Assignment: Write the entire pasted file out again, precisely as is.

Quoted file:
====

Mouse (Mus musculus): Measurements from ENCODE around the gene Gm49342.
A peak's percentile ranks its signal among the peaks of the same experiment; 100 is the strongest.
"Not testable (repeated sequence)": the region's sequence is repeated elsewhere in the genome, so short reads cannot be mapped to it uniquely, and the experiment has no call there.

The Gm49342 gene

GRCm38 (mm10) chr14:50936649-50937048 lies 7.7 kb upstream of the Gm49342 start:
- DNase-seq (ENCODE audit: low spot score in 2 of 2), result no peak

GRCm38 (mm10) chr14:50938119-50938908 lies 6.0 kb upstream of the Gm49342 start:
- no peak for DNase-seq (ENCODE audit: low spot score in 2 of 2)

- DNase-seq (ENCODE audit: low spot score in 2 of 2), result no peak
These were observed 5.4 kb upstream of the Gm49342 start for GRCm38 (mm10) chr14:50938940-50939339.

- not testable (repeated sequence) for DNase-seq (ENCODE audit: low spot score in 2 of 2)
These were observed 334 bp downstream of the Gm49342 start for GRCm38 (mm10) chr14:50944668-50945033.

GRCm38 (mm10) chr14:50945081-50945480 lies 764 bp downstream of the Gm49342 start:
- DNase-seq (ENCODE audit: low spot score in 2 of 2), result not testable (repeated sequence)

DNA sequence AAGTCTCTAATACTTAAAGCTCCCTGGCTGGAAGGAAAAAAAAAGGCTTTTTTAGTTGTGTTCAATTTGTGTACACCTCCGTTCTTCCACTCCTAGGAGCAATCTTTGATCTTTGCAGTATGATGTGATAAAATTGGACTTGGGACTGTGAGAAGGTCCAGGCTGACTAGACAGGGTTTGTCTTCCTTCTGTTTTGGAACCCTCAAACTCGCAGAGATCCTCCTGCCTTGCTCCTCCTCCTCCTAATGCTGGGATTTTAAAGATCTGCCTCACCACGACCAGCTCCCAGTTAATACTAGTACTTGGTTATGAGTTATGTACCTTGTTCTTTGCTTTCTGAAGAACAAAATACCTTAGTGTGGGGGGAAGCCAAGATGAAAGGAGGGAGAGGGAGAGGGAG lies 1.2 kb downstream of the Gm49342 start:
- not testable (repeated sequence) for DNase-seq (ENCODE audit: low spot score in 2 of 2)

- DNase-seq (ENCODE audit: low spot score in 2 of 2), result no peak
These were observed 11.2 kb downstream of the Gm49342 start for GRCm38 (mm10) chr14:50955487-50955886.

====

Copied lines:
Mouse (Mus musculus): Measurements from ENCODE around the gene Gm49342.
A peak's percentile ranks its signal among the peaks of the same experiment; 100 is the strongest.
"Not testable (repeated sequence)": the region's sequence is repeated elsewhere in the genome, so short reads cannot be mapped to it uniquely, and the experiment has no call there.

The Gm49342 gene

GRCm38 (mm10) chr14:50936649-50937048 lies 7.7 kb upstream of the Gm49342 start:
- DNase-seq (ENCODE audit: low spot score in 2 of 2), result no peak

GRCm38 (mm10) chr14:50938119-50938908 lies 6.0 kb upstream of the Gm49342 start:
- no peak for DNase-seq (ENCODE audit: low spot score in 2 of 2)

- DNase-seq (ENCODE audit: low spot score in 2 of 2), result no peak
These were observed 5.4 kb upstream of the Gm49342 start for GRCm38 (mm10) chr14:50938940-50939339.

- not testable (repeated sequence) for DNase-seq (ENCODE audit: low spot score in 2 of 2)
These were observed 334 bp downstream of the Gm49342 start for GRCm38 (mm10) chr14:50944668-50945033.

GRCm38 (mm10) chr14:50945081-50945480 lies 764 bp downstream of the Gm49342 start:
- DNase-seq (ENCODE audit: low spot score in 2 of 2), result not testable (repeated sequence)

DNA sequence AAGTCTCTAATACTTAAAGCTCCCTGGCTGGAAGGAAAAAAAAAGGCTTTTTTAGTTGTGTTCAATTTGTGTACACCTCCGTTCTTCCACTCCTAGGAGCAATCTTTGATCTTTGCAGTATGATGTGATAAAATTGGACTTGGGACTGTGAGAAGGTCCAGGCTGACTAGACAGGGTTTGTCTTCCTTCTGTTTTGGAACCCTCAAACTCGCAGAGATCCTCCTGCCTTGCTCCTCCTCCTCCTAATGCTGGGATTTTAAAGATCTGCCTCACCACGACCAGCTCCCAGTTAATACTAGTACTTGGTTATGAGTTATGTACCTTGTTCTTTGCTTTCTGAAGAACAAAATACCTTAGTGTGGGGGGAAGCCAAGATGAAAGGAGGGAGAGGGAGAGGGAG lies 1.2 kb downstream of the Gm49342 start:
- not testable (repeated sequence) for DNase-seq (ENCODE audit: low spot score in 2 of 2)

- DNase-seq (ENCODE audit: low spot score in 2 of 2), result no peak
These were observed 11.2 kb downstream of the Gm49342 start for GRCm38 (mm10) chr14:50955487-50955886.